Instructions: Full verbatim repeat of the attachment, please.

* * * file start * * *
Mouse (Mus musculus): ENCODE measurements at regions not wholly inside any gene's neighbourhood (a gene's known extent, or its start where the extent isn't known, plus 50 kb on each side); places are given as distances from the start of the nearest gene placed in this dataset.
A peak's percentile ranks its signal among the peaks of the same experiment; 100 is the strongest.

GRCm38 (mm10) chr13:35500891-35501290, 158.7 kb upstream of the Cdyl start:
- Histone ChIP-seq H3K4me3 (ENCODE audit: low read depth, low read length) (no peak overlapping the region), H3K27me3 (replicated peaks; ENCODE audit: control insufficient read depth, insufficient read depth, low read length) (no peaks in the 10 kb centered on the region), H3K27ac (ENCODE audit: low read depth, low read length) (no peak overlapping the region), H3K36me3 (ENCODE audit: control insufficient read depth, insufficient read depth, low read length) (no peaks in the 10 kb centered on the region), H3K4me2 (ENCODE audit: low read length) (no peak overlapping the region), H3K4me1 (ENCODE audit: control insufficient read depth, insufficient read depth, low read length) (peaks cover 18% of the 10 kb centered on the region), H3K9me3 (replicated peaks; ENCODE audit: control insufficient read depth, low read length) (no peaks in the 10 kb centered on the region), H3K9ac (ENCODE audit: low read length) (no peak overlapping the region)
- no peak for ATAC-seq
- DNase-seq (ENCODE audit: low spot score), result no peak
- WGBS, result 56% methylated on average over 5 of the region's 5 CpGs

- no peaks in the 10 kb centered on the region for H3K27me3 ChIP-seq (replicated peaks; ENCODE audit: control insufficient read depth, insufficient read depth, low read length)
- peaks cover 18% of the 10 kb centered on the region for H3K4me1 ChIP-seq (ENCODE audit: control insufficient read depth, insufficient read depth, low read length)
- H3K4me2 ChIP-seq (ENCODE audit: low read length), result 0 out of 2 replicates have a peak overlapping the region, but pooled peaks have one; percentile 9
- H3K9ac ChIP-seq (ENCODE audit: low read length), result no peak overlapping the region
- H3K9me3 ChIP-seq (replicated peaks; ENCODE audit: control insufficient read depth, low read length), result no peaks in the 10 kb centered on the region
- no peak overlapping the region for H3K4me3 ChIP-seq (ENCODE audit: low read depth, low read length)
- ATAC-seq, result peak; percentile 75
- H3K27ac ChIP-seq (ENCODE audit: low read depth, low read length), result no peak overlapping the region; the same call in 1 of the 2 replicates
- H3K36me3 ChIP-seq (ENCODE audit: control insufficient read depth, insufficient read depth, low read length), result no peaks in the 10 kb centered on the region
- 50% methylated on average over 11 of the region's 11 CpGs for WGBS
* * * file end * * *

Mouse (Mus musculus): ENCODE measurements at regions not wholly inside any gene's neighbourhood (a gene's known extent, or its start where the extent isn't known, plus 50 kb on each side); places are given as distances from the start of the nearest gene placed in this dataset.
A peak's percentile ranks its signal among the peaks of the same experiment; 100 is the strongest.

GRCm38 (mm10) chr13:35500891-35501290, 158.7 kb upstream of the Cdyl start:
- Histone ChIP-seq H3K4me3 (ENCODE audit: low read depth, low read length) (no peak overlapping the region), H3K27me3 (replicated peaks; ENCODE audit: control insufficient read depth, insufficient read depth, low read length) (no peaks in the 10 kb centered on the region), H3K27ac (ENCODE audit: low read depth, low read length) (no peak overlapping the region), H3K36me3 (ENCODE audit: control insufficient read depth, insufficient read depth, low read length) (no peaks in the 10 kb centered on the region), H3K4me2 (ENCODE audit: low read length) (no peak overlapping the region), H3K4me1 (ENCODE audit: control insufficient read depth, insufficient read depth, low read length) (peaks cover 18% of the 10 kb centered on the region), H3K9me3 (replicated peaks; ENCODE audit: control insufficient read depth, low read length) (no peaks in the 10 kb centered on the region), H3K9ac (ENCODE audit: low read length) (no peak overlapping the region)
- no peak for ATAC-seq
- DNase-seq (ENCODE audit: low spot score), result no peak
- WGBS, result 56% methylated on average over 5 of the region's 5 CpGs

- no peaks in the 10 kb centered on the region for H3K27me3 ChIP-seq (replicated peaks; ENCODE audit: control insufficient read depth, insufficient read depth, low read length)
- peaks cover 18% of the 10 kb centered on the region for H3K4me1 ChIP-seq (ENCODE audit: control insufficient read depth, insufficient read depth, low read length)
- H3K4me2 ChIP-seq (ENCODE audit: low read length), result 0 out of 2 replicates have a peak overlapping the region, but pooled peaks have one; percentile 9
- H3K9ac ChIP-seq (ENCODE audit: low read length), result no peak overlapping the region
- H3K9me3 ChIP-seq (replicated peaks; ENCODE audit: control insufficient read depth, low read length), result no peaks in the 10 kb centered on the region
- no peak overlapping the region for H3K4me3 ChIP-seq (ENCODE audit: low read depth, low read length)
- ATAC-seq, result peak; percentile 75
- H3K27ac ChIP-seq (ENCODE audit: low read depth, low read length), result no peak overlapping the region; the same call in 1 of the 2 replicates
- H3K36me3 ChIP-seq (ENCODE audit: control insufficient read depth, insufficient read depth, low read length), result no peaks in the 10 kb centered on the region
- 50% methylated on average over 11 of the region's 11 CpGs for WGBS